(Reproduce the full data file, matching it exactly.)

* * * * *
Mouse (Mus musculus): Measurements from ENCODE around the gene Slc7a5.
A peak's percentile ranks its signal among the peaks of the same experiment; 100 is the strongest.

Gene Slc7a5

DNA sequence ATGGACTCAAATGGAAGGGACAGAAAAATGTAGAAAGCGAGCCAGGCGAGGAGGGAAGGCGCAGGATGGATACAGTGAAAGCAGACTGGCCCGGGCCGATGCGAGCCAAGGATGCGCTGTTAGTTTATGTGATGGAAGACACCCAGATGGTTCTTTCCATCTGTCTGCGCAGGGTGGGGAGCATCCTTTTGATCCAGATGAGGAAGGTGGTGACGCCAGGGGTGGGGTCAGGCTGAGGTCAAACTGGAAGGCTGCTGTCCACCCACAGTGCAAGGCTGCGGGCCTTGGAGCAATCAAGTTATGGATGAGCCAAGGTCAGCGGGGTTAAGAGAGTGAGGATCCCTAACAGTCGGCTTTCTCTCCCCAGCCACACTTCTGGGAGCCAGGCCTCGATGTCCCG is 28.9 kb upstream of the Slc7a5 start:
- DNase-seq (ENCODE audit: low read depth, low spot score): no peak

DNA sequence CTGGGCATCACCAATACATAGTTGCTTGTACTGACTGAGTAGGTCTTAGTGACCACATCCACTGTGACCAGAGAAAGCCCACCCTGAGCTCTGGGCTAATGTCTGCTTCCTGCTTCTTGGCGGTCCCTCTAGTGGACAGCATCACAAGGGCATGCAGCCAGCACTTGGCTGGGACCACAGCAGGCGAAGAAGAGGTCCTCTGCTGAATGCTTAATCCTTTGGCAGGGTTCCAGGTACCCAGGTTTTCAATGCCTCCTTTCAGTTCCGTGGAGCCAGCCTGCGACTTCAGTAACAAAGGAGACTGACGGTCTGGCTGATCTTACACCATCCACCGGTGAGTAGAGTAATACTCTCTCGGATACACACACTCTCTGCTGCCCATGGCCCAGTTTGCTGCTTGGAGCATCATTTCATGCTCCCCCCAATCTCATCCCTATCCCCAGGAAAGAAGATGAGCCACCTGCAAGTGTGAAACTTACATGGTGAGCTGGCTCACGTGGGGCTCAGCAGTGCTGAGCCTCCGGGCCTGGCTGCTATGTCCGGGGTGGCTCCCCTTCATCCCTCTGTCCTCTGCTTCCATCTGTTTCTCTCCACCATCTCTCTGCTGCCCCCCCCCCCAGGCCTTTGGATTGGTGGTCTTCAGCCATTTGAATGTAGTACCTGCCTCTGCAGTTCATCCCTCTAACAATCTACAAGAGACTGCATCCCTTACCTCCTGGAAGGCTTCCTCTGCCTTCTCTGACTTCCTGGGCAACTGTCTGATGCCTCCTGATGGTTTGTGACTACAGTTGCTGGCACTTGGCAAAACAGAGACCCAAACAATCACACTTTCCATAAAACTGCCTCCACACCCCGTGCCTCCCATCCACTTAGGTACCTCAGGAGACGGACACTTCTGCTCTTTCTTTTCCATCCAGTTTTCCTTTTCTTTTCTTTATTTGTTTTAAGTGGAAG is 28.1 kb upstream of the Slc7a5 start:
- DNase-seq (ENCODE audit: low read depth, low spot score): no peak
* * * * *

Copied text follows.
Mouse (Mus musculus): Measurements from ENCODE around the gene Slc7a5.
A peak's percentile ranks its signal among the peaks of the same experiment; 100 is the strongest.

Gene Slc7a5

DNA sequence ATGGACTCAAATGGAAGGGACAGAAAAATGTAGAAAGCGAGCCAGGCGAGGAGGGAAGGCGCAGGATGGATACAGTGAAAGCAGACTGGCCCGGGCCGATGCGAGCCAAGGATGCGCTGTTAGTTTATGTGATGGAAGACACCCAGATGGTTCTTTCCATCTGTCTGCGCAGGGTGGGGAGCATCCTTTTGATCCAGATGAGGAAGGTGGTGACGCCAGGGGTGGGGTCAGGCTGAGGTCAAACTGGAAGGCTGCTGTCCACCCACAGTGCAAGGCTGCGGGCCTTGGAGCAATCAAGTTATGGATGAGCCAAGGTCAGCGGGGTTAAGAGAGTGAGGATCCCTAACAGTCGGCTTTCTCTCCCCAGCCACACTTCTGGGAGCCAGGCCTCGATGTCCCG is 28.9 kb upstream of the Slc7a5 start:
- DNase-seq (ENCODE audit: low read depth, low spot score): no peak

DNA sequence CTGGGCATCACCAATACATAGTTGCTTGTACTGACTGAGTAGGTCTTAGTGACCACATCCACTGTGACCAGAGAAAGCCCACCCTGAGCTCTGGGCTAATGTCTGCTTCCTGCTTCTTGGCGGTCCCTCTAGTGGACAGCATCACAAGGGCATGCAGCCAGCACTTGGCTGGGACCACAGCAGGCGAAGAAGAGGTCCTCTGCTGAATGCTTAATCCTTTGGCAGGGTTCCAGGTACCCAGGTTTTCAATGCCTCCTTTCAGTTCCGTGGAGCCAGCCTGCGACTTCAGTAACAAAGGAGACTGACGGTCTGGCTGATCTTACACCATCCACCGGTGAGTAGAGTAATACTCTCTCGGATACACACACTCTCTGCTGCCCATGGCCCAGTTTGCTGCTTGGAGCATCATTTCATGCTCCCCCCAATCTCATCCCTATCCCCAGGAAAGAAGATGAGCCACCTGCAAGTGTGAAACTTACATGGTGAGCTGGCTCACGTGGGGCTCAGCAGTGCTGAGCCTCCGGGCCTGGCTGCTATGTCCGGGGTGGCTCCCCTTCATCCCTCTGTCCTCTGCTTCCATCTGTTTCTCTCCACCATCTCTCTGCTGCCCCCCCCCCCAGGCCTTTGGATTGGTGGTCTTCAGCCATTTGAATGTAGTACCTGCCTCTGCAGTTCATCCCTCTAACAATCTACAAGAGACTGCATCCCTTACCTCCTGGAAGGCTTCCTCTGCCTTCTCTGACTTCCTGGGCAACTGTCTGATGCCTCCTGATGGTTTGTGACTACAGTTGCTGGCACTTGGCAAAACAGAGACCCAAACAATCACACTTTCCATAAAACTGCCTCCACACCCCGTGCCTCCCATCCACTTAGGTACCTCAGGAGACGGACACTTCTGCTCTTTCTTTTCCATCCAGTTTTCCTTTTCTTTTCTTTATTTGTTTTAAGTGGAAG is 28.1 kb upstream of the Slc7a5 start:
- DNase-seq (ENCODE audit: low read depth, low spot score): no peak